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The full case caption appears at the end of this opinion. Plaintiff Thomas R. Hutchinson and counsel Joan Godlove appeal from an order imposing sanctions under Fed. R. Civ. P. 11. [FOOTNOTE 1] The district court directed them, jointly and severally, to pay a $5,000 penalty to defendants, and indefinitely enjoined Ms. Godlove from filing proceedings on behalf of clients in the Northern District of Oklahoma without a co-counsel, who must be furnished copies of certain sanction orders issued against her in this and other litigation. Appellants raise several, primarily procedural, objections to the Rule 11 sanctions imposed. For reasons explained below, we vacate the sanction order and remand for further proceedings consistent with this opinion. [FOOTNOTE 2] Procedural Chronology During the summer of 1993, discovery disputes arose between the parties, which the district court referred to the magistrate judge. In December 1993, the magistrate judge issued an order which, among other things, imposed discovery sanctions on appellants under Fed. R. Civ. P. 37(a)(4). The judge concluded the order with a “Certification of Record and Recommendation for Consideration of Additional Sanctions,” noting that additional sanctions, under Rule 11 and 28 U.S.C. � 1927, “may be appropriate.” Appellants’ Appendix (App.) I at 145-46. Consistent with the inconclusive character of that observation, however, the judge did not recommend the actual imposition of sanctions, only that they be considered by the district court, after proper notice and hearing. Id. at 146. The district court did not immediately act upon this suggestion. [FOOTNOTE 3] After prevailing on summary judgment, defendants filed a motion for attorney fees under � 1927. [FOOTNOTE 4] Proceedings on this and other matters were stayed pending plaintiff’s appeal from summary judgment, which was affirmed in January 1997. At this court’s direction, see Hutchinson, 105 F.3d at 566, the district court then returned its attention to the magistrate judge’s 1993 discovery order. Noting that no additional sanctions had been awarded, the district court limited its review to the discovery sanction imposed under Rule 37(a)(4). Its February 1998 order affirming that sanction was recently affirmed by this court. See Hutchinson, No. 98-5043, 1999 WL 1015557. In the meantime, the parties proceeded with briefing on defendants’ motion for attorney fees, addressing its stated legal bases, 28 U.S.C. � 1927 and Okla. Stat. tit. 12, � 936. The district court formally set the motion for hearing by a minute order with no reference to Rule 11 or the magistrate judge’s earlier recommendation about consideration of additional sanctions. However, the scheduled hearing opened with the following exchange about the subject matter to be heard: THE COURT: Well, this morning we have a hearing on an appeal from an order for sanctions, certification of record and recommendation of the United States magistrate in case number 92-C-1088-E, Hutchinson versus Pheil [sic], et al; you’re looking as though you are surprised. [PLAINTIFF'S COUNSEL]: Yes, Your Honor, I am. I thought this was on the limited issue of potential liability under section Title 12, 936, as well as Section 28, USC, 1927. THE COURT: I hadn’t even addressed the issue of bifurcation, I was simply addressing what is to be heard, and this is an appeal from the order of the magistrate, and we’re going to first address the entitlement issue on the sanction. Appellant’s App. II at 682. There followed considerable discussion regarding the matter under review, with (1) plaintiff’s counsel stating their understanding that liability for fees pursuant to defendants’ motion under � 1927 and � 936 was at issue; (2) defendants’ counsel agreeing with that view, but insisting that the motion also incorporated the magistrate judge’s prior recommendation; and (3) the court stating that only the issue of entitlement, not amount, was under consideration. See id. at 682-89. Two days of hearings ensued, focused on the appropriateness of an award of fees as a sanction under � 1927. The court then continued the matter, indicating again that defendants’ entitlement to fees, not the issue of amount, was all that was then under consideration. See Appellant’s App. III at 918. The hearings resumed a month later. At that time, the district court summarized the matter under review with more elaboration, referring to sanctions and disciplinary proceedings beyond the scope of defendants’ � 1927 motion, though not specifically citing to Rule 11: See if we can all agree what is at issue before us. The Court has previously affirmed the magistrate’s imposition of [discovery] sanctions. What we’re really deciding here is whether there should be an expansion of those sanctions, and, in addition, whether there should be a reference to a court committee of the charged conduct of the attorneys, and whether there should be imposition of an attorneys’ fee award from really the beginning of this case. Those are the only issues we have to address. . . . The sanction issue was really raised by the magistrate in his order, the idea of imposition of additional sanctions, and that’s an issue beyond the issue of attorneys’ fees. Appellants’ App. III at 978-79; see also id. at 1022-23 (reiterating same “very serious matters” faced by Ms. Godlove in the proceedings). The court heard additional testimony and, on the following day, oral arguments were presented. Four months later, the district court issued a decision. It held that the case had not been entirely frivolous, denied defendants request for $158,039 in fees under � 1927 and � 936, and decided “the more appropriate course would be to levy sanctions pursuant to Fed .R. Civ. P. 11.” Appellants’ App. II at 670. As noted earlier, the court ordered Ms. Godlove and Mr. Hutchinson to pay a $5,000 penalty to defendants and, relying on decisions from this circuit imposing filing restrictions on recalcitrant litigants, significantly limited Ms. Godlove’s privilege to practice in the Northern District of Oklahoma. Defendants moved to clarify and alter or amend the judgment to increase the amount of the award. While that motion was pending, Ms. Godlove filed a notice of appeal (No. 98-5245). The district court ultimately denied defendants’ motion, and a new notice of appeal (No. 99-5019) was filed jointly by Ms. Godlove and Mr. Hutchinson. [FOOTNOTE 5] Appellants raise numerous objections to the Rule 11 sanctions imposed. It would not be productive to summarize here all of the issues argued on appeal. Because we hold that the sanction order must be vacated for certain procedural reasons, we need not address many of the contentions raised. Sua Sponte Consideration of Rule 11 Sanctions As outlined above, defendants sought attorney fees under 28 U.S.C. � 1927; they did not move for sanctions under Rule 11. This selectivity had an understandable basis in self-interest: in keeping with its “ultimate goal of deterrence, rather than compensation,” Rule 11 “de-emphasizes monetary sanctions and discourages direct payouts to the opposing party.” [FOOTNOTE 6] Ridder v. City of Springfield, 109 F.3d 288, 294 (6th Cir. 1997); see Rule 11(c)(2) (authorizing order for payment of “some or all” of moving party’s fees only if “warranted for effective deterrence”). Further, as the motion was filed subsequent to summary judgment, long after disposition of the interlocutory disputes cited as sanctionable conduct, reliance on Rule 11 would have been untimely and in violation of the rule’s twenty-one day “safe harbor” provision, see Rule 11(c)(1)(A), which is intended “‘to give the parties at whom the motion is directed an opportunity to withdraw or correct the offending contention.’” AeroTech, Inc. v. Estes, 110 F.3d 1523, 1528-29 (10th Cir. 1997) (quoting Elliott, 64 F.3d at 216); see Ridder, 109 F.3d at 294-95, 297 (discussing history of “safe harbor” provision and holding Rule 11 motion filed after summary judgment ineffective); see also Barber v. Miller, 146 F.3d 707, 710 (9th Cir. 1998) (reversing Rule 11 sanction imposed on motion filed after dismissal of sanctionable pleading). We may still review the district court’s order as an exercise of its authority to impose sanctions sua sponte under Rule 11(c)(1)(B). See Barber, 146 F.3d at 711 (“‘safe harbor’ provision applies only to sanctions imposed upon motion of a party,” and “[n]othing in the Rule or the history of the 1993 amendments prevents the district court from [imposing sanctions on its own initiative] after judgment”); Elliott, 64 F.3d 216 (noting Rule 11(c)(1)(B) contains no “safe harbor” provision). This alternative view of the district court’s action, however, has significant analytical and procedural consequences. For one thing, Rule 11(c)(2) prohibits a court acting on its own initiative from ordering payment of a monetary penalty to an opposing party. See Nuwesra v. Merrill Lynch, Fenner & Smith, Inc., 174 F.3d 87, 94 (2d Cir. 1999); Johnson v. Waddell & Reed, Inc., 74 F.3d 147, 152 n.3 (7th Cir. 1996). The district court’s order obligating Ms. Godlove and Ms. Hutchinson to pay a $5,000 penalty to defendants was, therefore, in excess of its authority under Rule 11(c)(1)(B). More fundamentally, however, Rules 11(c), 11(c)(1)(B), and 11(c)(2)(B) prescribe a procedure to be followed when the district court imposes any Rule 11 sanction on its own initiative: issuance of a show cause order specifically describing the conduct implicating the rule, followed by a reasonable opportunity for the party/attorney so advised to demonstrate how she has not violated the rule. The courts have held this procedure to be mandatory, with noncompliance constituting an abuse of discretion requiring reversal. See, e.g., L. B. Foster Co. v. America Piles, Inc., 138 F.3d 81, 89-90 (2d Cir. 1998); Thornton v. General Motors Corp., 136 F.3d 450, 454-55 (5th Cir. 1998); Johnson, 74 F.3d at 151-52. The district court did not comply with these specific Rule 11 requirements. Defendants contend that, any formal noncompliance with Rule 11(c) notwithstanding, fundamental due process concerns of notice and opportunity to be heard were satisfied when the magistrate judge “recommended the imposition of sanctions pursuant to Rule 11.” See Appellees’ Br. at 16. It is at least arguable that the procedure for matters referred to the magistrate judge under 28 U.S.C. � 636(b)(1)(B) [FOOTNOTE 7] might, in appropriate circumstances, effectively satisfy the due process concerns informing the Rule 11(c) procedural requirements discussed above. But cf. Johnson, 74 F.3d at 151-52 (reconsideration of sanction through Rule 59(e) process “was insufficient to correct [procedurally] defective application of Rule 11″). There are, however, two distinct considerations which undercut that conclusion here. First, the district court had not referred the matter of Rule 11 sanctions to the magistrate judge, who was authorized at the time only to hear pending discovery disputes. Second, the magistrate judge did not, in any event, actually recommend the imposition of Rule 11 sanctions; he merely noted that sanctions might be appropriate and recommended that they be considered. Appellant’s App. I at 146. This inconclusive, noncommittal suggestion was clearly not a reviewable ruling on, or recommendation for, such a sanction. See Montalvo v. Hutchinson, 837 F. Supp. 576, 582 (S.D.N.Y. 1993) (statement by magistrate judge implying rule violation and indicating sanction might be imposed in future insufficient to invoke district court review); see Sack v. Huggins, No. 94-7068, 1995 WL 225248 at **2 (10th Cir. Apr. 7, 1995) (statement by district court regarding conduct that might justify future sanction did not constitute ruling sufficient to confer standing for appeal) (unpublished). Indeed, as a practical matter, it is obvious from the transcript of the fee hearing, conducted five years later, that the magistrate judge’s recommendation had not provided adequate notice that the functional equivalent of a Rule 11 show cause order was pending in the case. Defendants also argue that appellants had the benefit of “an open-ended hearing within which to respond to the claims against them,” and insist that this afforded them sufficient notice and opportunity to be heard on their liability for Rule 11 sanctions. Appellees’ Br. at 17. However, “[p]roviding the [sanctioned party] with an opportunity to mount a defense ‘on the spot’ does not comport with due process.” 1488, Inc. v. Philsec Inv. Corp., 939 F.2d 1281, 1292 (5th Cir. 1991). Holding that notice at the hearing itself was adequate would effectively nullify the show cause procedure specifically added to the rule by the 1993 amendments. And, far from giving effective Rule 11 notice to appellants, the pending � 1927 motion actually diverted attention elsewhere. As discussed infra, � 1927 differs from Rule 11 in standards, procedure, and punitive scope. Consequently, the pursuit of sanctions under one of these provisions does not constitute notice for purposes of the other. See, e.g., Ted Lapidus, S.A. v. Vann, 112 F.3d 91, 96-97 (2d Cir. 1997); Zuk v. Eastern Pa. Psychiatric Inst., 103 F.3d 294, 298 (3d Cir. 1996); see also Rule 11(c)(1)(A) (requiring that “motion for sanction under this rule shall be made separately from other motions or requests”). Even if there might be exceptional circumstances in which actual notice and a real opportunity to be heard could substitute for the formal procedures specified in Rule 11(c), this case does not present such circumstances. On the contrary, the focus of the fee proceeding was unclear from the start and did not sharpen substantially during the first two days of hearings. At some point in the second two-day hearing a month later, it became evident that sanctions beyond those sought in defendants’ fee motion were implicated. Nevertheless, it was still not clear that the nature and severity of such sanctions were then under consideration. Furthermore, counsel was not on notice that professional discipline of the sort ultimately imposed was immediately threatened. [FOOTNOTE 8] See Appellants’ App. III at 978 (district court’s comments at hearing implying court would refer matter to disciplinary committee in event professional discipline were deemed necessary). In short, the procedure in this case “complie[d] with neither the letter nor the spirit of Rule 11(c)(1)(B), which requires notice and an opportunity to respond before sanctions are imposed.” Johnson, 74 F.3d at 151. While we express no opinion regarding appellants’ ultimate liability for any particular sanction under Rule 11, we must reverse the penalties imposed. Alternative Bases for Sanctions Imposed Defendants urge us to rely on � 1927 as an alternative basis to affirm the district court’s Rule 11 order. The district court, however, expressly denied defendants’ motion for fees under � 1927, and they did not cross-appeal that ruling. While “an appellee may defend the judgment won below on any ground supported by the record without filing a cross-appeal,” Tinkler v. United States ex rel. FAA, 982 F.2d 1456, 1461 n.4 (10th Cir. 1992), defendants effectively seek to reverse a ruling lost below in the guise of an alternate-ground affirmance. Cf. Barber, 146 F.3d at 708-09, 711-12 (illustrating proper cross-appeal by party whose request for sanctions under � 1927 was denied when district court awarded Rule 11 sanction instead). A party may not circumvent the obligation to cross-appeal an adverse decision simply by rearguing the matter in connection with another, favorable ruling. Further, significant substantive and procedural differences exist between Rule 11 and � 1927, and the latter, which deals with counsel’s liability for excessive costs, does not authorize the monetary penalty imposed on Mr. Hutchinson or the filing restrictions imposed on Ms. Godlove. See generally Ted Lapidus, S.A., 112 F.3d at 96; Zuk, 103 F.3d at 297. Alternatively, defendants contend the Rule 11 order may be affirmed as an exercise of the district court’s inherent authority to sanction a party or attorney who “has acted in bad faith, vexatiously, wantonly, or for oppressive reasons.” Chambers v. NASCO, Inc., 501 U.S. 32, 45-46 (1991) (quotation omitted). This inherent power, like the authority provided by � 1927, is not governed by the same standard which controls under Rule 11. As a result, appellate courts have declined to affirm Rule 11 sanctions on such alternative grounds. See, e.g., Corley v. Rosewood Care Ctr., Inc., 142 F.3d 1041, 1058-59 (7th Cir. 1998); United States v. International Bhd. of Teamsters, 948 F.2d 1338, 1345-47 (2d Cir. 1991); Brubaker v. City of Richmond, 943 F.2d 1363, 1382 n.25 (4th Cir. 1991). This court has also refused to rely on an inherent authority rationale when “the district court . . . imposed sanctions pursuant to Rule 11, not pursuant to its inherent power.” [FOOTNOTE 9] Karara v. Czopek, No. 95-1361, 1996 WL 330260, at **2 (10th Cir. June 6, 1996) (reversing Rule 11 sanction and refusing to review for permissibility under unexercised inherent authority) (unpublished). We must be especially cautious in invoking inherent authority to cure a procedurally defective Rule 11 order, “lest . . . the restrictions in [Rule 11] become meaningless.” Corley, 142 F.3d at 1059 (quotation omitted). Finally, while reliance on inherent authority would not implicate the specific procedural prerequisites of Rule 11(c), general concerns about notice and opportunity to be heard would still be raised on this record in any event. See generally Chambers, 501 U.S. at 50 (noting court must “exercise caution in invoking its inherent power, and it must comply with the mandates of due process.”). Conclusion The initial appeal (No. 98-5245) filed by Ms. Godlove is DISMISSED as moot. Pursuant to our review of the second appeal (No. 99-5109), the order of the United States District Court for the Northern District of Oklahoma imposing Rule 11 sanctions is VACATED, and the cause is REMANDED for further proceedings consistent with this opinion. :::FOOTNOTES::: FN1 The underlying action, and a discovery sanction dispute, have already been concluded in favor of defendants. See Hutchinson v. Pfeil, 105 F.3d 562 (10th Cir.), cert. denied, 522 U.S. 914 (1997); Hutchinson v. Pfeil, No. 98-5043, 1999 WL 1015557 (10th Cir. Nov. 9, 1999) (unpublished). FN2 After examining the briefs and appellate record, this panel has determined unanimously that oral argument would not materially assist the determination of these appeals. See Fed. R. App. P. 34(a)(2); 10th Cir. R. 34.1(G). The cases are therefore ordered submitted without oral argument. FN3 The magistrate judge “further recommended that the record as certified first be referred to this court’s Committee on Admissions and Grievances for investigation and advisory recommendations.” Appellants’ App. I at 146-47. There is no indication on the record that such a referral was made. FN4 Defendants also relied on Okla. Stat. tit. 12, � 936 (allowing attorney fees as costs in actions on contract). This statutory claim, abandoned on appeal, does not impact our analysis and, for simplicity, we often refer to defendants’ motion as one for fees under � 1927. FN5 We note that, as the latter notice was timely and effective for purposes of both appellants, see Fed. R. App. P. 4(a)(4)(A)(iv), Ms. Godlove’s initial, redundant appeal may be dismissed as moot. FN6 We note our analysis and disposition are driven primarily by provisions of Rule 11 added by amendment effective December 1, 1993. While the complaint was filed prior to that date, the bulk of the proceedings, which concluded in 1998, took place afterward, placing the case squarely within the Supreme Court’s direction to apply the amendments “insofar as just and practicable, [to] all proceedings in civil cases then pending.” Ridder, 109 F.3d at 296 (quotation omitted); see also Elliott v. Tilton, 64 F.3d 213, 215-16 (5th Cir. 1995). FN7 We note there is some disagreement whether a magistrate judge may only recommend Rule 11 sanctions under �636(b)(1)(B) and Fed. R. Civ. P. 72(b) subject to de novo review by the district court, or may actually order such sanctions as a nondispositive pretrial matter under � 636(b)(1)(A) and Fed. R. Civ. P. 72(a) subject to more deferential appellate-type review. See Alpern v. Lieb, 38 F.3d 933, 935 (7th Cir. 1994) (discussing cases). This court has not decided the question, though we have recognized that magistrate judges may order nondispositive discovery sanctions. See Hutchinson, 105 F.3d at 566; Gomez v. Martin Marietta Corp., 50 F.3d 1511, 1519-20 (10th Cir. 1995). The magistrate judge used the language of “recommendation” here. In any event, our subsequent analysis of the inconclusive character of his action obviates any need to resolve the � 636 question in this case. FN8 Indeed, there is some question whether the professional discipline ultimately meted out by the district court is even authorized under Rule 11. See Thornton, 136 F.3d at 455 (vacating order suspending counsel from practice, and holding that “when a district court finds that a disciplinary sanction more severe than admonition, reprimand, or censure under Rule 11 is warranted, it should refer the matter to the appropriate disciplinary authorities”). The district court relied on cases from this circuit approving filing restrictions for vexatious litigants, but “[a] vexatious litigant order . . . is distinguishable from an order that limits an attorney’s right to file pleadings on behalf of a client, i.e., to practice his or her profession.” Weissman v. Quail Lodge, Inc., 179 F.3d 1194, 1197-99 (9th Cir. 1999) (reversing order limiting counsel’s right to file certain matters in district, because district’s specific rules for imposition of professional discipline had not been followed). In discussing the deterrent function of sanctions, this court has said “[i]t is particularly inappropriate to use sanctions as a means of driving certain attorneys out of practice. Such decisions are properly made by those charged with handling attorney disbarment and are generally accompanied by specific due process provisions to protect the rights of the attorney in question.” White v. General Motors Corp., 908 F.2d 675, 684 (10th Cir. 1990). FN9 In contrast, we relied on inherent authority to affirm a � 1927 fee award in Resolution Trust Corp. v. Dabney, 73 F.3d 262, 267 (10th Cir. 1995), which just reflects the common substantive ground these sources of sanctioning power share in distinction from Rule 11. See Schlaifer Nance & Co. v. Estate of Warhol, 194 F.3d 323, 336 (2d Cir. 1999) (� 1927 and inherent authority turn on same subjective standard and “only meaningful difference” is “that awards under � 1927 are made only against attorneys”); see also Dreiling v. Peugeot Motors of Am., 768 F.2d 1159, 1164-65 (10th Cir. 1985) (“Section 1927 is a natural outgrowth of the inherent authority of a court to assess costs and attorney’s fees . . . against a party who has acted in bad faith, vexatiously, wantonly, or for oppressive reasons” (quotation omitted)). Further, � 1927 and inherent authority do not involve particular procedural prerequisites, nor do they share Rule 11′s reliance “on the presence of a [signed] paper,” Ted Lapidus, S.A., 112 F.3d at 96.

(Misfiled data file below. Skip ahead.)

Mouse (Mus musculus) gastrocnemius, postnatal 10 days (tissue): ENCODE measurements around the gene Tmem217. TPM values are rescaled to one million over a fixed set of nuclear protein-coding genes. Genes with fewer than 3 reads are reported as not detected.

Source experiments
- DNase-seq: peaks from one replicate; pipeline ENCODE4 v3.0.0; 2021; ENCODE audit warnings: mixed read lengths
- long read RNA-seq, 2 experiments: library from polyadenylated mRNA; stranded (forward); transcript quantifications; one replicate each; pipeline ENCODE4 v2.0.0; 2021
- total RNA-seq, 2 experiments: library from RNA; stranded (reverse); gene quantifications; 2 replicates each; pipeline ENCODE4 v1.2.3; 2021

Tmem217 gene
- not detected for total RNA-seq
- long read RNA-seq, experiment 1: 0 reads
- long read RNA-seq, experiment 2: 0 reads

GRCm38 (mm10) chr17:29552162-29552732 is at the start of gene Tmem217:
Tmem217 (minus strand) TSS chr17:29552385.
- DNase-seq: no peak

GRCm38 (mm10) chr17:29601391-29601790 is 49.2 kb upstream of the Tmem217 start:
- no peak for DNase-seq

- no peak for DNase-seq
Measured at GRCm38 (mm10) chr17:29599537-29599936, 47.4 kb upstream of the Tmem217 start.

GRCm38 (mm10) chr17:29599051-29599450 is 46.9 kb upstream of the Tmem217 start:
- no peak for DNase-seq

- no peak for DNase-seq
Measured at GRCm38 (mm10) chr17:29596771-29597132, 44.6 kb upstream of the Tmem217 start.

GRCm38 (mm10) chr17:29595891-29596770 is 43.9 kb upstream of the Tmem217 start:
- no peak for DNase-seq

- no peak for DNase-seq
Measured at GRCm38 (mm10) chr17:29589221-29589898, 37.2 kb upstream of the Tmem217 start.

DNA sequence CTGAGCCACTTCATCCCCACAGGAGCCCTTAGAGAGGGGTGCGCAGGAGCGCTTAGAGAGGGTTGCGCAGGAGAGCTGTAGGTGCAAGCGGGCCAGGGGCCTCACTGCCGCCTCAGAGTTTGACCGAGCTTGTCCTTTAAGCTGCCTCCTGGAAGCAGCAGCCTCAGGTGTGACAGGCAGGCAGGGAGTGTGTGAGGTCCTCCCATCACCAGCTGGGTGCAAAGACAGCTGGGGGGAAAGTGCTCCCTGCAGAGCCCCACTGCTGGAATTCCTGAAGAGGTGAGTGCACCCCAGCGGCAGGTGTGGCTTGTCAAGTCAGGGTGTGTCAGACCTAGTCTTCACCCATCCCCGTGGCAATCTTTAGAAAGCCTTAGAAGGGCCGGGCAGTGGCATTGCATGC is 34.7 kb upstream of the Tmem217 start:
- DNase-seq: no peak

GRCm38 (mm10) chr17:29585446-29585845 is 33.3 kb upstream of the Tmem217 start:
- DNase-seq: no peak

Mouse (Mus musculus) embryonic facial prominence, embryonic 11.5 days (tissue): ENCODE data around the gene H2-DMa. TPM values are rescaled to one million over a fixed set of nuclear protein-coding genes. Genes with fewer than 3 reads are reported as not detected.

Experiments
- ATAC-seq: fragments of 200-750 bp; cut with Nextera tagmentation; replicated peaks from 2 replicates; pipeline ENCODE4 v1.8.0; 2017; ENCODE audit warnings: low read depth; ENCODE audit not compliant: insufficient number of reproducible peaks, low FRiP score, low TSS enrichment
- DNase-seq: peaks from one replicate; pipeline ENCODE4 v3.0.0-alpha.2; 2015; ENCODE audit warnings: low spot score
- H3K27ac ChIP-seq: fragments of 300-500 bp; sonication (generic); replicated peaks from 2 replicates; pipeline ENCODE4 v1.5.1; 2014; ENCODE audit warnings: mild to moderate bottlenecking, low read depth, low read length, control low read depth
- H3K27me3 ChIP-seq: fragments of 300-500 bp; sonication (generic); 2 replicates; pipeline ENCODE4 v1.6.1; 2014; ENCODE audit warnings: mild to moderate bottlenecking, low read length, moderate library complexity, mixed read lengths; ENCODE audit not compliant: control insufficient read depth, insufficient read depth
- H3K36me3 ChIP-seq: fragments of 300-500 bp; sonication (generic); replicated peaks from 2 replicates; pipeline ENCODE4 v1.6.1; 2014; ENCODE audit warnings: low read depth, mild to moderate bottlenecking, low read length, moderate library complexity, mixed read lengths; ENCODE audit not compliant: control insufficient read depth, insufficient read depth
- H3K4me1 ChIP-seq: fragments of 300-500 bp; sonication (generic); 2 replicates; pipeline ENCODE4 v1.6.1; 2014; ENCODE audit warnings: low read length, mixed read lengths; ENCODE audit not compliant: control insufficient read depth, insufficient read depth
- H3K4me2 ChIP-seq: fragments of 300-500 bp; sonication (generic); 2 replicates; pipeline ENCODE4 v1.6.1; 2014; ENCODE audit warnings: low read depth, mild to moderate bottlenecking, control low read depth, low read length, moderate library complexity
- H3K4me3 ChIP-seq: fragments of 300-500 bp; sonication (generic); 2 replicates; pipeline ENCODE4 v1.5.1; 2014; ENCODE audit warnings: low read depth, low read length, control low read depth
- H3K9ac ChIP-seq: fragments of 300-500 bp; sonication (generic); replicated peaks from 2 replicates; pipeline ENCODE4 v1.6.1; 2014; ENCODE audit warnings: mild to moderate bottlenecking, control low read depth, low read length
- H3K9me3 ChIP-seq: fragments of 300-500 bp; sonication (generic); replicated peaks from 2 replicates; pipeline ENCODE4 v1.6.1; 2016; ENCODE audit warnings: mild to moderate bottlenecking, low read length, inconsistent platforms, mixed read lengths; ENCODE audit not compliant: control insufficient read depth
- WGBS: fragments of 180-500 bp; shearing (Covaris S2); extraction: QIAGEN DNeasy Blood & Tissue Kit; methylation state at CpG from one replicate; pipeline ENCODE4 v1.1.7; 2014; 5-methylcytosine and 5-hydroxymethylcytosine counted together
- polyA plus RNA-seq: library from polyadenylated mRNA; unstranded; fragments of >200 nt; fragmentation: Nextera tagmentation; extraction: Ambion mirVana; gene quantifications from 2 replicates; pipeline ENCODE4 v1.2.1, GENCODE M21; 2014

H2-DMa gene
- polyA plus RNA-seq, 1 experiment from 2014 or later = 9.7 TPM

Hutchinson v. Peil United States Court of Appeals for the Tenth Circuit Filed: April 4, 2000 THOMAS R. HUTCHINSON, as Personal Representative of the Estate of Robert W. Hutchinson, deceased, Plaintiff-Appellant, v. RICHARD PFEIL; MARY JO PFEIL, Defendants-Appellees. JOAN GODLOVE, Attorney-Appellant. Nos. 98-5245 and 99-5019 Appeal From: United States District Court for the Northern District of Oklahoma Counsel for Appellant: Glen R. Beustring, Joan Godlove, and Todd Alexander Counsel for Appellee: Lewis N. Carter Before: Ebel, Lucero, and Murphy